Towards the final stages of breath retention the now rising levels of carbon dioxide and respiratory alkalosis stimulate urges to breathe. An increased heart rate can also be observed indicating the sympathetic nervous system is activated, causing further discomfort.
At this point we can extend the breath hold by ‘ladder breathing’ allowing the movement of the diaphragm to pull in restricted amounts of air up to 10 times, temporarily alleviating the air hunger, without intervening with the hypoxic effects. Another strategy can be to ‘flush a breath through’ the lungs, taking a tidal volume breath in and out, continuing the hold.
The inhale hold, followed by releasing conscious control of the breathing and ‘letting the body breathe you’ starts restoring the chemistry, whilst inducing a state of euphoria. Oxygen steadily starts flushing through the tissues and repaying the oxygen debt caused by anaerobic respiration whilst the carbon dioxide levels lower. After a period of the breathing finding its natural flow we experience a deeply peaceful state, where the parasympathetic nervous system is on high, metabolism reduces significantly and the heart rate and respiratory rate lower. Allowing for further relaxation and reduced mental activity.
The remarkable health benefits of Intermittent Hypoxia, Breath Training and Hypoxic Training
Dynorphin is an endogenous opioid involved in the pleasure / pain balance, addiction, and mood regulation which increases the number and sensitivity of endorphin receptors, priming the body to experience greater euphoria as a result.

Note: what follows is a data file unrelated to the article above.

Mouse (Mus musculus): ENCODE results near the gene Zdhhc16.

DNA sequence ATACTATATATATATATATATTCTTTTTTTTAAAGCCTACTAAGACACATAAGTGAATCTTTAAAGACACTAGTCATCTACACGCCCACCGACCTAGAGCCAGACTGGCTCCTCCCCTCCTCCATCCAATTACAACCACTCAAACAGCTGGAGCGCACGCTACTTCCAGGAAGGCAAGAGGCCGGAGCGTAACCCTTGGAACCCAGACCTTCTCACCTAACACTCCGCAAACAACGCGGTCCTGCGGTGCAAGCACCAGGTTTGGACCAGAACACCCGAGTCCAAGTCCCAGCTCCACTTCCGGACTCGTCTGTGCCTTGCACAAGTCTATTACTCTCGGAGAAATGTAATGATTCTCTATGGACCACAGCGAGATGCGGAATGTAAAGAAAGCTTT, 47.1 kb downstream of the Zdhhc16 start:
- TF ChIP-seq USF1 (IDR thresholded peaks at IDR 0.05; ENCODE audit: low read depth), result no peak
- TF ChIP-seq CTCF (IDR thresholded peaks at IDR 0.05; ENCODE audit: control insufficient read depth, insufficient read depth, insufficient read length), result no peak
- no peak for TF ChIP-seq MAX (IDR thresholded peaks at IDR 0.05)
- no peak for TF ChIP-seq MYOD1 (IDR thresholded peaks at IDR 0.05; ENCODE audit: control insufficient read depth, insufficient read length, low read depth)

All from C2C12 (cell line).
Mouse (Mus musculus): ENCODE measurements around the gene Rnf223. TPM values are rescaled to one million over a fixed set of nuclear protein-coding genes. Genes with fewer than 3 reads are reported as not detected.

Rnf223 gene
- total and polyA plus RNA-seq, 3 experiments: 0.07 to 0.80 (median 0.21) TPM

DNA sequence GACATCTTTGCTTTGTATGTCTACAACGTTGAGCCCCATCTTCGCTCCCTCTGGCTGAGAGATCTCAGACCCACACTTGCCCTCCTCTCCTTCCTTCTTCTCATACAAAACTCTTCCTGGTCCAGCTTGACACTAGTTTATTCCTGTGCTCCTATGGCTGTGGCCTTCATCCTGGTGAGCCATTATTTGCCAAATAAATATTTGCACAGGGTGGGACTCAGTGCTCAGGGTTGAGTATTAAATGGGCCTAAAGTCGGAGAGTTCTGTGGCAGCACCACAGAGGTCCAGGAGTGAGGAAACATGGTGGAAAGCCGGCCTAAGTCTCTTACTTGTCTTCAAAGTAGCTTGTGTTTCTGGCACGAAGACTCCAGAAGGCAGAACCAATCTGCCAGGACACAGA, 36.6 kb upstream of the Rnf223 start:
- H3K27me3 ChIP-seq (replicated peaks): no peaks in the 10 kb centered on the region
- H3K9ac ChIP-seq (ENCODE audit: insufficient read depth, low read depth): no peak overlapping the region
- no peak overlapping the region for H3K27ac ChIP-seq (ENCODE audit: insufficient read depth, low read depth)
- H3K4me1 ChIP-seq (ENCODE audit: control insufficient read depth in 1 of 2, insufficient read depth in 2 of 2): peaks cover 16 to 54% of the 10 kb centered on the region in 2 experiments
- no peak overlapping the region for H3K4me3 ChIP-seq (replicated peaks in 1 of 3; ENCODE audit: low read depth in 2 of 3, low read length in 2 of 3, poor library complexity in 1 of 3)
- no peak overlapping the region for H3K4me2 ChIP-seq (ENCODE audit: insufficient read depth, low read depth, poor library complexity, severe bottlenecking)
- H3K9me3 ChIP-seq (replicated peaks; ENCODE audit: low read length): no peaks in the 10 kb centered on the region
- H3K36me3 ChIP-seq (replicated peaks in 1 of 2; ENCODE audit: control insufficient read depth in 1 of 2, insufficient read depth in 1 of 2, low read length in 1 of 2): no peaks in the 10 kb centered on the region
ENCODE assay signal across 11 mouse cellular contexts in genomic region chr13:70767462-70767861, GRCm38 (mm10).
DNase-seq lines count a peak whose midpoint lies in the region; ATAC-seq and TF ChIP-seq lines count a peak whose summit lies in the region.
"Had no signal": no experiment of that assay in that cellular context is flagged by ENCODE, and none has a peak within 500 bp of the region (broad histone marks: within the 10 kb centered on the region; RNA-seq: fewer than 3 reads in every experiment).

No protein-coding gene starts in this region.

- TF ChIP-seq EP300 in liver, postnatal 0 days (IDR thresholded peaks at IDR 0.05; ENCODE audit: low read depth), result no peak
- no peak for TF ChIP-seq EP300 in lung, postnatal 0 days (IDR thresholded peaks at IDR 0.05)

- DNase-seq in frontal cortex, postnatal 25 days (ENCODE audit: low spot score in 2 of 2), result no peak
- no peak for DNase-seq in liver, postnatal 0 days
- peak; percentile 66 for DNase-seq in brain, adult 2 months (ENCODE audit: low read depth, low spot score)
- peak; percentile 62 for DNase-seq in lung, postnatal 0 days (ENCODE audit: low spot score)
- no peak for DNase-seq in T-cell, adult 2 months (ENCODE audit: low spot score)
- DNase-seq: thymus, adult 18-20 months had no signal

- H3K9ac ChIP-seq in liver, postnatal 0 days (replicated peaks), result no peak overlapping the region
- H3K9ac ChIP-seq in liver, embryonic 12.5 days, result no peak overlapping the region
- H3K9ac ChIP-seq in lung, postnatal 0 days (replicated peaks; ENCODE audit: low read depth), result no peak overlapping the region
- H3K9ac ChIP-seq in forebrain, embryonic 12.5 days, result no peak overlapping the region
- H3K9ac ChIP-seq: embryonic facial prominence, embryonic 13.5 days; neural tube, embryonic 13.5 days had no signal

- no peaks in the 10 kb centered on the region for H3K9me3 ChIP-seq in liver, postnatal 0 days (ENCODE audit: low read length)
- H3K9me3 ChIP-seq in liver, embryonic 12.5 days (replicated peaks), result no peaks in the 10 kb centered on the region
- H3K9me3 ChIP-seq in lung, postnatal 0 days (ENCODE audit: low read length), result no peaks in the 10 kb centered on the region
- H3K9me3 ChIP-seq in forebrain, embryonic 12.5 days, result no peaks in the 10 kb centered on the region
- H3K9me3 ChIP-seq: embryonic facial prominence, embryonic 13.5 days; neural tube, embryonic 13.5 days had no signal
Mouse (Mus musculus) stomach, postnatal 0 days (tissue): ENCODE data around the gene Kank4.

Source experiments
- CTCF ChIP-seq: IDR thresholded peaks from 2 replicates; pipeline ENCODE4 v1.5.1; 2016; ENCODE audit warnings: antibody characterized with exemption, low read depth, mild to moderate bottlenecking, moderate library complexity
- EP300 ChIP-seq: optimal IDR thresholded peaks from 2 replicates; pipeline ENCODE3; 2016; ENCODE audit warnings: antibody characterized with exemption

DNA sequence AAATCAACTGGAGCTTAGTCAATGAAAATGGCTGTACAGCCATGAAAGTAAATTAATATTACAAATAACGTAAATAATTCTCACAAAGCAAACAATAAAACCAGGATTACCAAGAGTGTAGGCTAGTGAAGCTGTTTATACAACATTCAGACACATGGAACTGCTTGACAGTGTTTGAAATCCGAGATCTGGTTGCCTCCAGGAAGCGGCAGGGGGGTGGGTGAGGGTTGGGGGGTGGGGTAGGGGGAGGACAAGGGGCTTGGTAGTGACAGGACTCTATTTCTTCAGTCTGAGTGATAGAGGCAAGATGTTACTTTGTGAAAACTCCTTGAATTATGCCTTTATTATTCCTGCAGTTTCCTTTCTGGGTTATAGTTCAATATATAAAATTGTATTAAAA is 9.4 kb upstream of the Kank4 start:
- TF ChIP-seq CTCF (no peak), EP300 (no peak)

Apoptosis is the process of programmed cell death. Hypoxia and fluctuations of blood PH stress cells’ adaptive processes, stimulating rejuvenation. This process is beneficial in eliminating potentially virus-infected and cancerous cells.
Stem Cells are special human cells that are able to develop into many different cell types.
A potential benefit from intermittent hypoxia is the mobilization of bone marrow stem cells and mesenchymal stem cells which have low numbers of mitochondria, and are more adapted to anaerobic survival rather than oxygen rich environments.
In 2019, the Nobel Prize for physiology was awarded for the discovery of Hypoxia Induced Mitogenic Factor, which when released by breathing exercises can naturally stimulate the production of new mitochondria and improve cellular efficiency.
Tumor protein p53 is also known as the ‘guardian of the genome’. This protein is activated during a hypoxic event and acts as a tumor suppressor, which means that it regulates cell division by keeping cells from growing and dividing (proliferating) too fast or in an uncontrolled way.
Functional hypoxia drives neuroplastic effects as well as Neurogenesis, the process by which new neurons are formed in the brain, through the production of erythropoietin in the brain which has been shown to improve cognition.